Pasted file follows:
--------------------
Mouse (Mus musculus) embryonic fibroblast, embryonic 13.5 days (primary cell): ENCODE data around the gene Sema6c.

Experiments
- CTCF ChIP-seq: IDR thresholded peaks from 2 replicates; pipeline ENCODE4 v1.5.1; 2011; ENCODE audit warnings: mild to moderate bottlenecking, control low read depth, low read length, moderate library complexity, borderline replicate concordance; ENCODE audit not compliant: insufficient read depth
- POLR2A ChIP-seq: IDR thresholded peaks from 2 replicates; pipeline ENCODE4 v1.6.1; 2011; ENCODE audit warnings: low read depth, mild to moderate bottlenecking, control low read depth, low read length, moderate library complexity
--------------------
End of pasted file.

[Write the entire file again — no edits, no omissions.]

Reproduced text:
Mouse (Mus musculus) embryonic fibroblast, embryonic 13.5 days (primary cell): ENCODE data around the gene Sema6c.

Experiments
- CTCF ChIP-seq: IDR thresholded peaks from 2 replicates; pipeline ENCODE4 v1.5.1; 2011; ENCODE audit warnings: mild to moderate bottlenecking, control low read depth, low read length, moderate library complexity, borderline replicate concordance; ENCODE audit not compliant: insufficient read depth
- POLR2A ChIP-seq: IDR thresholded peaks from 2 replicates; pipeline ENCODE4 v1.6.1; 2011; ENCODE audit warnings: low read depth, mild to moderate bottlenecking, control low read depth, low read length, moderate library complexity